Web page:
Mt Karangahake Summit Walk 4.3km, 4.5 hours return. Moderately challenging, so a decent level of fitness is required. Looming above the western end of this impressive gorge, carved out over the ages, this hike takes some serious effort and you will need to be prepared with food, drink, appropriate clothing and sunscreen because the weather can change quite quickly round these parts. But if you do decide to tackle Mt Karangahake, and you make it to the trig station at the 544m peak, you will feel mighty proud of yourself, even if for a few days afterwards your legs might complain a little on account of the steep sections. With a choice of routes to get you to the top, you’ll pass through native bush, alongside gurgling streams and mossy rocks and, nearer the top of the trail it can get pretty intense and more exposed and in fact in the wetter months it can get pretty boggy too. Starting at the swing bridge at the domain carpark, the only way is up!
Getting there: The Karangahake Gorge is on SH2 between Waihi and Paeroa, at the southern limits of the Coromandel Peninsula. Know before you go: A torch is recommended for the gold mining tunnels, and is essential for viewing the underground pumphouse side trip.
3.9km, 3 hours one-way, good level of fitness required.
Te Aroha is a charming, historic spa town which punches well above its weight for things to see and do. This Waikato wonderland is not only blessed with hot pools, great cafes, and artistic ventures, there’s also a lot of walking to be done.
The obvious walk for the fairly fit would have to be to the top of Mt Te Aroha, the highest point in the Mamaku Ranges. Starting with a fairly stern 1km of relentless ascent, the track begins at Mokena Geyser in the Te Aroha Domain. After walking about 45 minutes, you should arrive at the Wahakapipi Lookout where you’ll want to take a breather and admire the views across the Hauraki Plains, and for some people that will be enough. But if you’re ready to move on, follow the path as it carries on, up up and up for another two hours as it winds its way to the top through beautiful native New Zealand forest. This is a challenging walk and at times the surface is uneven and often steep but, when you reach the top you’ll forget how hard it was because you’ll be distracted by the 360 degree views across the Waikato and Bay of Plenty with clear skies allowing you to see all the way to the mighty mountains of Ruapehu, Ngāuruhoe and Taranaki. Renowned kiwi author Frank Sargeson wrote in his 1973 memoir Once is Enough: “ Te Aroha used to be my favourite climb. From the top I used to see almost the whole of the world I had so far known and felt.” Nicely put.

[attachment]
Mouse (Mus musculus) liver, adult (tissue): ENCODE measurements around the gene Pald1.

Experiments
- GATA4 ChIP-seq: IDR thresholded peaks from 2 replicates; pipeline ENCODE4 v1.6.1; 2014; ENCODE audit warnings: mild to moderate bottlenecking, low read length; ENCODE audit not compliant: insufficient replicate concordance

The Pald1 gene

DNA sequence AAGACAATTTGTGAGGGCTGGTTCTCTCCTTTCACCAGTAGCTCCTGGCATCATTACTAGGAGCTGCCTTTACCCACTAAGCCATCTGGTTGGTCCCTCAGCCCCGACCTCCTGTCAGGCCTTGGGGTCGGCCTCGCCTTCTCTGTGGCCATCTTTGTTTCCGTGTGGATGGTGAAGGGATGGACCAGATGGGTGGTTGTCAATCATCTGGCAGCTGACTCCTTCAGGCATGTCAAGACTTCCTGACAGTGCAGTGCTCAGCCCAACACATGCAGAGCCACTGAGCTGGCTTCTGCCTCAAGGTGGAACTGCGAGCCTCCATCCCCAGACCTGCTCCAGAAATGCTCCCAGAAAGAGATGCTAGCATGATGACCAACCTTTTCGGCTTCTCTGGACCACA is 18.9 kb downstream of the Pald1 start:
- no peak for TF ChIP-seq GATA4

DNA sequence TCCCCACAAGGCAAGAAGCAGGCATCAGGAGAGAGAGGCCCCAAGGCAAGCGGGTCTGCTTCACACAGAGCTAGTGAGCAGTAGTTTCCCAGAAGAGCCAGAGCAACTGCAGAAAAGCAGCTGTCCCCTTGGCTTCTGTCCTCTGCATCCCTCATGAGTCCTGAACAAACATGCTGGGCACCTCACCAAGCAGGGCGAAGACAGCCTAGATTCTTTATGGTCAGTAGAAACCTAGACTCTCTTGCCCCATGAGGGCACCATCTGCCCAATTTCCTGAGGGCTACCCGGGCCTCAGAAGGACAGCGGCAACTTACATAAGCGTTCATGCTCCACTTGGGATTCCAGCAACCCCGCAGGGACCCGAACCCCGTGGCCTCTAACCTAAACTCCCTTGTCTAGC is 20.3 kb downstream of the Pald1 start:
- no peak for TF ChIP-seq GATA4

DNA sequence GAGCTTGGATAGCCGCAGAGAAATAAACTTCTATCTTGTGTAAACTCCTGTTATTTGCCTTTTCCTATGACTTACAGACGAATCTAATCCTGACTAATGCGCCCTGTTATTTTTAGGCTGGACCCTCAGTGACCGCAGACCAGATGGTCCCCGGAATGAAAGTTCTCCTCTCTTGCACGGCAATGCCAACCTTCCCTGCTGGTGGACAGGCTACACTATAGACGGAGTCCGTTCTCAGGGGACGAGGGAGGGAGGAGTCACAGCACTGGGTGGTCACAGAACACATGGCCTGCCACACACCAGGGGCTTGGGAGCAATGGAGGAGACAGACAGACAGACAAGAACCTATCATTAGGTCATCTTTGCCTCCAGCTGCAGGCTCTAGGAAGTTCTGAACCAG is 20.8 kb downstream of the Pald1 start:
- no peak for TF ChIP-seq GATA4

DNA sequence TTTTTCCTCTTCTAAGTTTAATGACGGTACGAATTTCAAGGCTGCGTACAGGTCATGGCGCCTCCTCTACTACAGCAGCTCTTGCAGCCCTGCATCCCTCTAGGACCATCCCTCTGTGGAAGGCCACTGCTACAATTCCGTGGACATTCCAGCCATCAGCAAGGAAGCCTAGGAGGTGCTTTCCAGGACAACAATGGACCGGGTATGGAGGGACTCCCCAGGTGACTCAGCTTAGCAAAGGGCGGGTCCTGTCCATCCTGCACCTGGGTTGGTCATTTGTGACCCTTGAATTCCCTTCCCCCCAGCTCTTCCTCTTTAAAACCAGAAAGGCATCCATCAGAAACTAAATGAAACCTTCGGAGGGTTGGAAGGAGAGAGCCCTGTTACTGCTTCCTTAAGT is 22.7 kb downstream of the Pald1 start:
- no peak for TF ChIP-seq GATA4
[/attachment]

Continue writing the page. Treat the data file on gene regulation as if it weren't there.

Then return the way you came or take the slightly longer Tui Mine Loop track option which will add another 30 minutes to the walk and offer new vistas and alternative rocky mountain streams. And do prepare sensibly as this is more than a stroll so you’ll want warm clothes, rain gear, sunscreen, drinking water and food. Lots of food.
800 m - 15 min one way
This is an easy, streamside walk through a redwood grove with beautiful views throughout and extensive interpretation along the way. It's suitable for all ages and fitness levels.
You can see the source of the Hamurana Springs’ crystal-clear water from a viewing platform just before you make a choice to either return on the same track or cross the footbridges, walking along the gravel track to the car park to make a circuit. This is a nice, family orientated area with picnic spots in a picturesque setting.
Rawinia Ngati Rangiwewehi looks after the Hamurana Springs Track. You can contact them on +64 7 332 2254.
Getting there: Hamurana is located 15 - 20 minutes drive north-east from Rotorua central, on the left-hand side of Hamurana road.
1 km - 15 min one way
From the carpark, follow the signs. There are great views over two crater lakes that are set against a backdrop of bare brown, orange and red steaming cliffs and an array of geothermal vegetation. Fitter and more experienced trampers can continue on the Summit Track to the mountain summit. Add another 3 hours up to the summit and back from the crater lakes.
Getting there: Rainbow Mountain lies 26 km south-east of Rotorua, beside SH 5 (the Rotorua-Taupo highway). Approaching from Rotorua, the carpark for the walking track is situated just past the turnoff for SH 38 (the Murupara/ Waikaremoana highway), on the left-hand side of the road.
The falls can be seen from the Te Aroha-Okauia Road and are signposted from the Goodwin Road turnoff. In spring, keep an eye out for the apricot coloured flowers of the taurepo or sandpaper plant on the rocky valley walls.